Recollections of a Private Soldier in the Army of the Potomac book review
The older I get, the more I value true accounts over fiction. When I was a kid I read historical fiction books by the hundreds, no exaggeration. I wolfed those books and they filled my head with adventures and heroism.
Now I prefer to read true stories and shake my head in amazement at common folks’ bravery and cowardice. Life writes the best stories.
I’m not American, so I had no big interest in the Civil War. I knew about it what I learned from school in history lessons and whatever I got from references to the war in pop culture and other books I read. This was the first book dedicated 100% to this topic I read and I loved it to the core.
I loved everything about the book: how it portrayed the society in the 19th century in miniscule details, how it told the story of warfare, how it analyzed the big picture and provided convincing conclusions, and how it painted the picture of war back then.
But I mostly loved the total authenticity of the soldier’s account.
Apart from the author’s own ruminations, the one reflection I got from the book was that organization and resources triumph over the fighting spirit. The northern army was terribly demoralized, yet they won. The southern army was portrayed as full of fighters despite the pitiful state of provisions and equipment they had. But they lost.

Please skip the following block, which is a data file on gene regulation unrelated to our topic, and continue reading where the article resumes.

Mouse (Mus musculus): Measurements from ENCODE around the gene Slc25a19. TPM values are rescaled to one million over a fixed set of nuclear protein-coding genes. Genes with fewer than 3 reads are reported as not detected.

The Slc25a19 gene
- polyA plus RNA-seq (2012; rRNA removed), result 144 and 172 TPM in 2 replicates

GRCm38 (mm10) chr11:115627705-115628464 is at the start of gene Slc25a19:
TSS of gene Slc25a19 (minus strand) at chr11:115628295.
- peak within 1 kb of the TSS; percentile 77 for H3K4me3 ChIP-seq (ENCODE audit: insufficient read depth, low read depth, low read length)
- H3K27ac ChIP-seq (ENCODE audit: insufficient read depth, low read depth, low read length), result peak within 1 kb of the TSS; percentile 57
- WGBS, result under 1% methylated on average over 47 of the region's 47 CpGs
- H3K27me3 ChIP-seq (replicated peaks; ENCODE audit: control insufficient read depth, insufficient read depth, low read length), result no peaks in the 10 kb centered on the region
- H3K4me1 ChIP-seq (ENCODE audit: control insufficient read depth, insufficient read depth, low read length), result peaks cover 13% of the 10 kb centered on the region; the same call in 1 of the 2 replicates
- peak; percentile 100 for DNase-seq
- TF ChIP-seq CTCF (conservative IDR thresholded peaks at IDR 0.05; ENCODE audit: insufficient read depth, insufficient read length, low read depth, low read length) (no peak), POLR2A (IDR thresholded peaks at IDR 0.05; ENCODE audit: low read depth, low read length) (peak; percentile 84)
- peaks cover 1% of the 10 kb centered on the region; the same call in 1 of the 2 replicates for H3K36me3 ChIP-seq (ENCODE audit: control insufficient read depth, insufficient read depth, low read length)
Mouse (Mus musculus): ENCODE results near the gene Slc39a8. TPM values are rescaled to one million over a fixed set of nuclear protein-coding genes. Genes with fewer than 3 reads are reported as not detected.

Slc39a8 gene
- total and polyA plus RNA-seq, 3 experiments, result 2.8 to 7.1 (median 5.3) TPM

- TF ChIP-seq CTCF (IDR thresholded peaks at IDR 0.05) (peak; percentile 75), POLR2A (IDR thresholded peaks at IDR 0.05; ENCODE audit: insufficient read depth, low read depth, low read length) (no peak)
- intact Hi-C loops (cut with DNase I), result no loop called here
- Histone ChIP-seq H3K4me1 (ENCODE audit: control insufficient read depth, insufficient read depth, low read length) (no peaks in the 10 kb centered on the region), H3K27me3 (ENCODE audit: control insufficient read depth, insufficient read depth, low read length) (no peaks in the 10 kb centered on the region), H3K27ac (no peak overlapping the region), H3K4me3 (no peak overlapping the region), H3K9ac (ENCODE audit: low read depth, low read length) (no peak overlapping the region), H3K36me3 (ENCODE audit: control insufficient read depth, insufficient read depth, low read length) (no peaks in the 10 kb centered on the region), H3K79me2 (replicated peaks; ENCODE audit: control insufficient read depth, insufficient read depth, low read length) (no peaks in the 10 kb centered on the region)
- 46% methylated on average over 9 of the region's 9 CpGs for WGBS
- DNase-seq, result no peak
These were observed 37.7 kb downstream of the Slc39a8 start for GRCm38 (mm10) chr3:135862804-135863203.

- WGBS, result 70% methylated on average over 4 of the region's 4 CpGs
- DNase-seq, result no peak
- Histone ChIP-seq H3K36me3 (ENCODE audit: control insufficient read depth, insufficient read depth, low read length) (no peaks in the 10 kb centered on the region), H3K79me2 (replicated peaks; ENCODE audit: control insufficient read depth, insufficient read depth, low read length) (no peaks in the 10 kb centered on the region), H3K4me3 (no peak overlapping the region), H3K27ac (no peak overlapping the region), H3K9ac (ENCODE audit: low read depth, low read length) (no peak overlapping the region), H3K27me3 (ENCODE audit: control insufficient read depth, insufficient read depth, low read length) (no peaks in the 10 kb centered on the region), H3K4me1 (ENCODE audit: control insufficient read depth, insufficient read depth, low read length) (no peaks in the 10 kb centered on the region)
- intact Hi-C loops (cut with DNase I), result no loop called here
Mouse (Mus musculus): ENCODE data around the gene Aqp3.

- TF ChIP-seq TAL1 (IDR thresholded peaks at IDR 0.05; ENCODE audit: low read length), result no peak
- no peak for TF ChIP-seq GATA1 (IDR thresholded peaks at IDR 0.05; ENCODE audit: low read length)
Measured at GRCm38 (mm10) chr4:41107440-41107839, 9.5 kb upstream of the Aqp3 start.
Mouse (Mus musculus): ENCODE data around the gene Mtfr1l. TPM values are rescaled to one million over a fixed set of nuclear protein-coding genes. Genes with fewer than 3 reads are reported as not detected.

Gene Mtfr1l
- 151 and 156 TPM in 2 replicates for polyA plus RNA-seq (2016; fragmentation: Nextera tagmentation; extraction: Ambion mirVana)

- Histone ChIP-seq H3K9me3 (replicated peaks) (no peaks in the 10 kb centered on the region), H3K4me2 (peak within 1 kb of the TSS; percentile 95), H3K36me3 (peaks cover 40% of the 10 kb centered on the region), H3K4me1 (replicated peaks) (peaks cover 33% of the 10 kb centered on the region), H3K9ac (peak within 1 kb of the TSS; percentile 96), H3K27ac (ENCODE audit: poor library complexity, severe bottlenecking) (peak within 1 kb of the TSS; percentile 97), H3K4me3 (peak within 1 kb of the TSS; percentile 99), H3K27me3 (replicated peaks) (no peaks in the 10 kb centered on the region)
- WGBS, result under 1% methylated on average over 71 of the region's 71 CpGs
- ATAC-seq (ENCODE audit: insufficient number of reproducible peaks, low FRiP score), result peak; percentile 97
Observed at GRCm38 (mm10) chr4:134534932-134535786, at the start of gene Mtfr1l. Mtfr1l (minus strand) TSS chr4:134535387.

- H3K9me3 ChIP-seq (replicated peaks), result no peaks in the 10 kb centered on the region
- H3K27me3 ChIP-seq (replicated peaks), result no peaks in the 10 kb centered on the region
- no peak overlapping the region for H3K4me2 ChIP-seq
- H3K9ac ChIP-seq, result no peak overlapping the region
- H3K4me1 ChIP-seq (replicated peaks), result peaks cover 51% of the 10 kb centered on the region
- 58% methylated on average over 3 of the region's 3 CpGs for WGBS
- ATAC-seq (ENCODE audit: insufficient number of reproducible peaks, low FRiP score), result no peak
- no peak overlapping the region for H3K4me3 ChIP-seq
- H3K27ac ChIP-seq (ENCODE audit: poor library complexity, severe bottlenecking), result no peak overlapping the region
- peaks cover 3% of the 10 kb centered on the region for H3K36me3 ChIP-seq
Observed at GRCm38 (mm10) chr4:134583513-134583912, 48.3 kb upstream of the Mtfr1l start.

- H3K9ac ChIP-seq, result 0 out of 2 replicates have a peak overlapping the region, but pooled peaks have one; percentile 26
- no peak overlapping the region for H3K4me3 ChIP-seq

A fighting spirit PLUS organization is really superior to both of the above scenarios. Northern armies were decimated in the first years of the war, but their ranks were full of genuine volunteers back then, fighting for the cause. They advanced despite the hammering they got.
And boy, the North was well organized indeed, even to the card sharks in steamships with fresh recruits. All those bounty-seekers thought they were tricking the government to pay them big bucks for nothing – they planned to desert or at least cover the back lines – but before they even arrived close to the battlefields, the government robbed them by the hands of professional card sharks of most of their bounties. It was as treacherous on both sides as it was brilliant on the side of government. They got their cannon fodder for the fraction of the cost while getting rid of many scum from Northern cities.
I was struck by the respect Union soldiers had for their enemy. While the battle went on they butchered each other. After the battle they treated themselves with respect.
This respect was almost ridiculously confronted with the contempt the author had for their own side. Well, I don’t blame him. The menagerie fighting for Union was really pitiful or downright spiteful. The only soldiers he really admired were veteran volunteers. Poor immigrants who had no idea what they were doing in a foreign war or scums from slums who could kill you for a scrap of food no matter what uniform you wore truly didn’t make good soldiers.